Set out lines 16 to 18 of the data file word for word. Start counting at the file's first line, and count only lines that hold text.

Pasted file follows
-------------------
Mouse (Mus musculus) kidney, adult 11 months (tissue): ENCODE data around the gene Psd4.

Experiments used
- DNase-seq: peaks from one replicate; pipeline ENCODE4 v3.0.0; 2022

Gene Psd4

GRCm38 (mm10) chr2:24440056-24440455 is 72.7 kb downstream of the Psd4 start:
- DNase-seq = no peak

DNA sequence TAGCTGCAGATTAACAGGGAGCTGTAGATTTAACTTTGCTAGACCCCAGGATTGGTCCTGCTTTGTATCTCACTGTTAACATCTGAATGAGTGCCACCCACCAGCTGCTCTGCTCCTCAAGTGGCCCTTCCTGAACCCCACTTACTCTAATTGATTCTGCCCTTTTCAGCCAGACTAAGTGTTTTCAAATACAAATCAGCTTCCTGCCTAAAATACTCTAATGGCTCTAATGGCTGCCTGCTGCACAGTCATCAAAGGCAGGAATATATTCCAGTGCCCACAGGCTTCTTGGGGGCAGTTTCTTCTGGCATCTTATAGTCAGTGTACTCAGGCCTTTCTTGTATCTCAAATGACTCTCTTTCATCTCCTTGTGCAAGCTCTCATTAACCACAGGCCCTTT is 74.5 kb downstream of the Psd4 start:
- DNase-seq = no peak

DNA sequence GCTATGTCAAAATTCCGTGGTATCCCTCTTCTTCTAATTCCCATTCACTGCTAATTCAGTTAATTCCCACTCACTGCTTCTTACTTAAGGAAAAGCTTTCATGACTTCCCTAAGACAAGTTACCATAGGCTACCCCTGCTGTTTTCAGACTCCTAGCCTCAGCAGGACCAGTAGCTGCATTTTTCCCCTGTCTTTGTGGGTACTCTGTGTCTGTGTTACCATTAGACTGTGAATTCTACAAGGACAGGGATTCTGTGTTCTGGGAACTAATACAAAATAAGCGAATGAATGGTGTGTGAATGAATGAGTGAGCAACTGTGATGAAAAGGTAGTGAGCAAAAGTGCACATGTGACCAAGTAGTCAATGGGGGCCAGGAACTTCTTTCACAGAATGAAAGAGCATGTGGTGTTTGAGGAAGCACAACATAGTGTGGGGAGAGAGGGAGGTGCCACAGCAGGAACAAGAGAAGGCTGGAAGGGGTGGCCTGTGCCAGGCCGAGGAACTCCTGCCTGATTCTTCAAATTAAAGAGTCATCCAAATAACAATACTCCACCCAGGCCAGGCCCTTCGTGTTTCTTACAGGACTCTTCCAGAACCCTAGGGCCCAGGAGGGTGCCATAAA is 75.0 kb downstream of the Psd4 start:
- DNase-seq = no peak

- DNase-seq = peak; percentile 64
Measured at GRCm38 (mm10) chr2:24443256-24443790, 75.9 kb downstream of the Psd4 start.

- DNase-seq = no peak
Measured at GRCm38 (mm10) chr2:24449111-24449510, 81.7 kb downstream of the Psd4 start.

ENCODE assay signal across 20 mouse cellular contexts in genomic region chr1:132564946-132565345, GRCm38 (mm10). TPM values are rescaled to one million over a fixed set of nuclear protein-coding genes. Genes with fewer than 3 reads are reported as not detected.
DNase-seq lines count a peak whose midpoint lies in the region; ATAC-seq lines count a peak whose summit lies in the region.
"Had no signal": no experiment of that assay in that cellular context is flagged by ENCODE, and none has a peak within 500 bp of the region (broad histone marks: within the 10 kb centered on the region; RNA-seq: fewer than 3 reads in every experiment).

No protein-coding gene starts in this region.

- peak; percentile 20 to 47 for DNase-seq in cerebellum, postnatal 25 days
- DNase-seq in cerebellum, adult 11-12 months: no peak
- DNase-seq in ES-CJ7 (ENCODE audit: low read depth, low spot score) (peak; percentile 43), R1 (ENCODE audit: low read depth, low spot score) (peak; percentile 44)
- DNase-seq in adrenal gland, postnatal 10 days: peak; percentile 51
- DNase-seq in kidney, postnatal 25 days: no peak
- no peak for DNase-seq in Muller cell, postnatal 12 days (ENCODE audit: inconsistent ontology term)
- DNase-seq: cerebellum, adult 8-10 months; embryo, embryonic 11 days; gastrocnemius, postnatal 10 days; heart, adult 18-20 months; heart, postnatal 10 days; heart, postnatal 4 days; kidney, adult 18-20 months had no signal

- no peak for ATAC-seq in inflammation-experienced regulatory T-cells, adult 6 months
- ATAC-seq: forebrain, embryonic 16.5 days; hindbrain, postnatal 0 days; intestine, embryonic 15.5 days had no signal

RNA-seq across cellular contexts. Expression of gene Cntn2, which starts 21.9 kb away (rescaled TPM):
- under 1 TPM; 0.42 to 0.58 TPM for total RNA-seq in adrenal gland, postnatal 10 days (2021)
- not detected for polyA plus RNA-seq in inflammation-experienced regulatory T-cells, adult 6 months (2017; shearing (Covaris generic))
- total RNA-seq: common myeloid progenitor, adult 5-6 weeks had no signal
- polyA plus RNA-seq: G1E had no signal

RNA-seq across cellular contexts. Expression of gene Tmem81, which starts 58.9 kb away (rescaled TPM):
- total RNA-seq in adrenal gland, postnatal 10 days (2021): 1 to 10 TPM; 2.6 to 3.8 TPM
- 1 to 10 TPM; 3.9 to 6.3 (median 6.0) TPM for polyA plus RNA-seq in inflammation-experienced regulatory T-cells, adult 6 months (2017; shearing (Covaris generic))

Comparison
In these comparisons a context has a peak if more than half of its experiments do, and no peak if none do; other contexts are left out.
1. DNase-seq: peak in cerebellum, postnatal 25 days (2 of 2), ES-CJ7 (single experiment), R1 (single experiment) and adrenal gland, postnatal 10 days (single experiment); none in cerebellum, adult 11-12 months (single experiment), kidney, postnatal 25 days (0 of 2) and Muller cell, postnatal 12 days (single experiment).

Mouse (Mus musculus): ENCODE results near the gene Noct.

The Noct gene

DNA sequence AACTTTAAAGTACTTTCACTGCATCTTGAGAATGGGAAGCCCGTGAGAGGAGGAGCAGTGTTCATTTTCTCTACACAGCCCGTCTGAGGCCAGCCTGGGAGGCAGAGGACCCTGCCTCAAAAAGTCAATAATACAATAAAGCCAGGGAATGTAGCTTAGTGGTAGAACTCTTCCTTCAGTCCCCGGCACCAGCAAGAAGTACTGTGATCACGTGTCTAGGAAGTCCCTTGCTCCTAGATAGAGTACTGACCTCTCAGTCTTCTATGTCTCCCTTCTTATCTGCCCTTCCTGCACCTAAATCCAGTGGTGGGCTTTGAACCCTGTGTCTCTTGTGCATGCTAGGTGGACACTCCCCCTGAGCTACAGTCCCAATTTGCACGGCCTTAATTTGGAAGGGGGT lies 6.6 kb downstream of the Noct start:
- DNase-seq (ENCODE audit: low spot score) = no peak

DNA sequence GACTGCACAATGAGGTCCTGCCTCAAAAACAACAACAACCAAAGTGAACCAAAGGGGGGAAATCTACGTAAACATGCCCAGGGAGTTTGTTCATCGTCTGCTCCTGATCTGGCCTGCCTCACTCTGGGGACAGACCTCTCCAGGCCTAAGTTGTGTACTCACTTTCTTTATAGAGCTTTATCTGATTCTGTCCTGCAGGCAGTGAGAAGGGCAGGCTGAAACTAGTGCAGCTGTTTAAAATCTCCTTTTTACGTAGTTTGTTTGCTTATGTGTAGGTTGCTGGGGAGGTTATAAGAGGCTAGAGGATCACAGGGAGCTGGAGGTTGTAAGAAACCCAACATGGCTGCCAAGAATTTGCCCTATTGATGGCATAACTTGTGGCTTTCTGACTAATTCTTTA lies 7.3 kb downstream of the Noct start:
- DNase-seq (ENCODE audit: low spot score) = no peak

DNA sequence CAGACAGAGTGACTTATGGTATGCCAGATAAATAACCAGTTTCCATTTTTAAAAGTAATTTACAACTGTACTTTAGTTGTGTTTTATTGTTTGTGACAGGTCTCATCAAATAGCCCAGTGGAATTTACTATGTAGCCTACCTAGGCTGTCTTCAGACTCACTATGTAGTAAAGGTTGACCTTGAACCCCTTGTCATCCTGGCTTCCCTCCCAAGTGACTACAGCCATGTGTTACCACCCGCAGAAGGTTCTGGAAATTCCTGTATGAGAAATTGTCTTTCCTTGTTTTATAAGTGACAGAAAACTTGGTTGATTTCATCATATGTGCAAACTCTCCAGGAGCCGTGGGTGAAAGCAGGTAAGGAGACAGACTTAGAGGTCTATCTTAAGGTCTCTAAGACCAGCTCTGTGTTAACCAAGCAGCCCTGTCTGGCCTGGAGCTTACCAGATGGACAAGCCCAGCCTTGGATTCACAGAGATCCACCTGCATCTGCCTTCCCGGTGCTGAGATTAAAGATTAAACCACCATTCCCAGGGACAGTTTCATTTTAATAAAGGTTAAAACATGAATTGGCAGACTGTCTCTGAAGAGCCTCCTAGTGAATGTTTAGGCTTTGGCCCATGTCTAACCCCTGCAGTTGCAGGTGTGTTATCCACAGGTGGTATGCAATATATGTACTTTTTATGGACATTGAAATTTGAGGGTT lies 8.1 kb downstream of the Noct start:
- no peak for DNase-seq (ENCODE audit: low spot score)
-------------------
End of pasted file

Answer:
DNase-seq lines count a peak whose midpoint lies in the region; ATAC-seq lines count a peak whose summit lies in the region.
"Had no signal": no experiment of that assay in that cellular context is flagged by ENCODE, and none has a peak within 500 bp of the region (broad histone marks: within the 10 kb centered on the region; RNA-seq: fewer than 3 reads in every experiment).

No protein-coding gene starts in this region.